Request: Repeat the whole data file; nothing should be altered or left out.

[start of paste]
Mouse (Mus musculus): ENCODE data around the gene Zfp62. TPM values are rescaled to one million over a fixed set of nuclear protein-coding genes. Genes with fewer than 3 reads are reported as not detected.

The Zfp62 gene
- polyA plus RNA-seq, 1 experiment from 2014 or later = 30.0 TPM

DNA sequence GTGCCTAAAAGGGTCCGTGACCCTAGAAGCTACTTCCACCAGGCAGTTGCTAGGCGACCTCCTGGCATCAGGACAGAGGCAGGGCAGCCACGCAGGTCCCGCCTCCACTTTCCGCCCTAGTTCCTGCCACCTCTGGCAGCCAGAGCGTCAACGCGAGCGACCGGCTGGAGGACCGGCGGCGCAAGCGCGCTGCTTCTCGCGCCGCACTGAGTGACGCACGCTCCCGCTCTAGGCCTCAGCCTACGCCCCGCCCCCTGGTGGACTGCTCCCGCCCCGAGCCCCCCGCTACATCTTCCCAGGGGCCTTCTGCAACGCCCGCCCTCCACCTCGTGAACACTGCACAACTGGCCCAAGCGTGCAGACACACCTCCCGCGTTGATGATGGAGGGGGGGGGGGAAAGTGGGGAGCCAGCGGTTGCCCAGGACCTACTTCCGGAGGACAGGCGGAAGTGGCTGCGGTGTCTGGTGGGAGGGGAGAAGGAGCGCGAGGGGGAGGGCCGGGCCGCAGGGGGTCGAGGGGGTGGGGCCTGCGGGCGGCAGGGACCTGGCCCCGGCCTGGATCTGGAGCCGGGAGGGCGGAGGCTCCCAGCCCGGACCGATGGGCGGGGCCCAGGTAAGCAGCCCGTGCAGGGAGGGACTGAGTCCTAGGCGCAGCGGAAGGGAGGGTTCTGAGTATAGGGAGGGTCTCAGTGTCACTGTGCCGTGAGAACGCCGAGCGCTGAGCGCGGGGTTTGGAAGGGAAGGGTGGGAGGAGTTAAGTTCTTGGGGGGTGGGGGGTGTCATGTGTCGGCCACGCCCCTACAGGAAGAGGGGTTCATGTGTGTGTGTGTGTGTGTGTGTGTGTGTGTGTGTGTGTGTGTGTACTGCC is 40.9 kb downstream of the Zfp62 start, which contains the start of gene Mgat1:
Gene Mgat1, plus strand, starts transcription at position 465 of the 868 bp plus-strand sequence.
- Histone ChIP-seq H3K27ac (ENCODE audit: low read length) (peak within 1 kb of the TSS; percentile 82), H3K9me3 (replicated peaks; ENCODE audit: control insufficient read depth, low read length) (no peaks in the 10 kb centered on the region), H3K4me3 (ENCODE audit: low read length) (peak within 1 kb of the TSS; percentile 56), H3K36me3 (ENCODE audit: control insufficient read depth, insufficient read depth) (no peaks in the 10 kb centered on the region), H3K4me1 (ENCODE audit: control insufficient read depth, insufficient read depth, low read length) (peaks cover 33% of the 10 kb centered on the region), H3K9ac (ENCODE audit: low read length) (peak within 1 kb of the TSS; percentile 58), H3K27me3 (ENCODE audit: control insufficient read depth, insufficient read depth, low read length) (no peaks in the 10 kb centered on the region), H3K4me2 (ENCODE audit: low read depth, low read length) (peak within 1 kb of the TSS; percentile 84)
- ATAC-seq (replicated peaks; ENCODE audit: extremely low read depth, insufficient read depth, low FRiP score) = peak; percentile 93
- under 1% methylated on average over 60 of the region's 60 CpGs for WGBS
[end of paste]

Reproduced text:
Mouse (Mus musculus): ENCODE data around the gene Zfp62. TPM values are rescaled to one million over a fixed set of nuclear protein-coding genes. Genes with fewer than 3 reads are reported as not detected.

The Zfp62 gene
- polyA plus RNA-seq, 1 experiment from 2014 or later = 30.0 TPM

DNA sequence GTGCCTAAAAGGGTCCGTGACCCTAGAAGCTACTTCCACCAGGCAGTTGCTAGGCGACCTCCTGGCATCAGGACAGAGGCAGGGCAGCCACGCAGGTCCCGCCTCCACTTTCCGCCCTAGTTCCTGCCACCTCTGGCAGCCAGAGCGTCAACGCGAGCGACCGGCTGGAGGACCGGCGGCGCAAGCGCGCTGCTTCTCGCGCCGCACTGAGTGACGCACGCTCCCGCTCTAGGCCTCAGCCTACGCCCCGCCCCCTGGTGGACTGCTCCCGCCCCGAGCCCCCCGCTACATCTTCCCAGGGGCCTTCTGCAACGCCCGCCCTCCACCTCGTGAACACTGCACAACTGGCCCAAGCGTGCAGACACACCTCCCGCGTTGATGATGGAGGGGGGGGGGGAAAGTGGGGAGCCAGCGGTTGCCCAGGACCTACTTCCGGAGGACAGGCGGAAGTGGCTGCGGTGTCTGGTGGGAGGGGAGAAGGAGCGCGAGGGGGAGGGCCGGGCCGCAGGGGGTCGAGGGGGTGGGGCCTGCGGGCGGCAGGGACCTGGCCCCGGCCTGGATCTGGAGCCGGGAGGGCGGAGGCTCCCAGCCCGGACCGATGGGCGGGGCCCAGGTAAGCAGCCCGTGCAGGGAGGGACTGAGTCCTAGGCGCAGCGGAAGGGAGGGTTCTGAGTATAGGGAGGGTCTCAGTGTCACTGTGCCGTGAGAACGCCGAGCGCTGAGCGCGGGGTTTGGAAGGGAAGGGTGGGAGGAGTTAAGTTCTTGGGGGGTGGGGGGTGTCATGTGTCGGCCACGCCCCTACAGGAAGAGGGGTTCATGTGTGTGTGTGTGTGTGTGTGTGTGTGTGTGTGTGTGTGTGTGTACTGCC is 40.9 kb downstream of the Zfp62 start, which contains the start of gene Mgat1:
Gene Mgat1, plus strand, starts transcription at position 465 of the 868 bp plus-strand sequence.
- Histone ChIP-seq H3K27ac (ENCODE audit: low read length) (peak within 1 kb of the TSS; percentile 82), H3K9me3 (replicated peaks; ENCODE audit: control insufficient read depth, low read length) (no peaks in the 10 kb centered on the region), H3K4me3 (ENCODE audit: low read length) (peak within 1 kb of the TSS; percentile 56), H3K36me3 (ENCODE audit: control insufficient read depth, insufficient read depth) (no peaks in the 10 kb centered on the region), H3K4me1 (ENCODE audit: control insufficient read depth, insufficient read depth, low read length) (peaks cover 33% of the 10 kb centered on the region), H3K9ac (ENCODE audit: low read length) (peak within 1 kb of the TSS; percentile 58), H3K27me3 (ENCODE audit: control insufficient read depth, insufficient read depth, low read length) (no peaks in the 10 kb centered on the region), H3K4me2 (ENCODE audit: low read depth, low read length) (peak within 1 kb of the TSS; percentile 84)
- ATAC-seq (replicated peaks; ENCODE audit: extremely low read depth, insufficient read depth, low FRiP score) = peak; percentile 93
- under 1% methylated on average over 60 of the region's 60 CpGs for WGBS